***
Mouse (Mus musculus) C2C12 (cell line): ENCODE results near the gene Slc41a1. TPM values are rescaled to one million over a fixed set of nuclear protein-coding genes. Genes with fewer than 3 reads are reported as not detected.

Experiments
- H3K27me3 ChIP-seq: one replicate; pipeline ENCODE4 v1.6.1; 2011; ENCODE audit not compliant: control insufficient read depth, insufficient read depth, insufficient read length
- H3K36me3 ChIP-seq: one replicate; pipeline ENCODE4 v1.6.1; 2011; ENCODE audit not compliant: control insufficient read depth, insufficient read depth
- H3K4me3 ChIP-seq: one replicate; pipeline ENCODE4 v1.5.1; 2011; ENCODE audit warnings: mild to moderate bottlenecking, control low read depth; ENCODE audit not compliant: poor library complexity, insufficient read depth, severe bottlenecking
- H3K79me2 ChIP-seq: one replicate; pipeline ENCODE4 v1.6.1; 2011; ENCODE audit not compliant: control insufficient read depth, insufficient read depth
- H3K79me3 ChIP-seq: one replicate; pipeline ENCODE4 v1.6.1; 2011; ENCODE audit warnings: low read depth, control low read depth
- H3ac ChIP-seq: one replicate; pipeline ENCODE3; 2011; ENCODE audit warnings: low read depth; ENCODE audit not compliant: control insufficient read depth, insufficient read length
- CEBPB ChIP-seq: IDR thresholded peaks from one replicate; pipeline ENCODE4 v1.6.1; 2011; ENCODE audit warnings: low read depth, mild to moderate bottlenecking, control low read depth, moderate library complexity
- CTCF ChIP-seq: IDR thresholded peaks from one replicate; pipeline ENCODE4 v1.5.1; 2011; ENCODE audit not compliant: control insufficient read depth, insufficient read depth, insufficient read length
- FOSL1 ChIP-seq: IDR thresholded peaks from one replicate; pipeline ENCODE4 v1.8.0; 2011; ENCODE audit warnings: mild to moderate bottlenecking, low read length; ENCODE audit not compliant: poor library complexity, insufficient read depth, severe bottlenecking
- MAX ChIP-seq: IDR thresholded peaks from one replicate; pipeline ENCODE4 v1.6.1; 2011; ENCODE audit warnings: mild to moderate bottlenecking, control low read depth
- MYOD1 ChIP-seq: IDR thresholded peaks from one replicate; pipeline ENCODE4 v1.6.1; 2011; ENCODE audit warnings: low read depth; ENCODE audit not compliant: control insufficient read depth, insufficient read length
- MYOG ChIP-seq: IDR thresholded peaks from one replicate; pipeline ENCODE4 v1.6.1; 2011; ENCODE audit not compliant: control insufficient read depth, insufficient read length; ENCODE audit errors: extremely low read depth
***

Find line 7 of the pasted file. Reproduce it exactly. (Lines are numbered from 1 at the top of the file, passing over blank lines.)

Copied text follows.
- H3K79me3 ChIP-seq: one replicate; pipeline ENCODE4 v1.6.1; 2011; ENCODE audit warnings: low read depth, control low read depth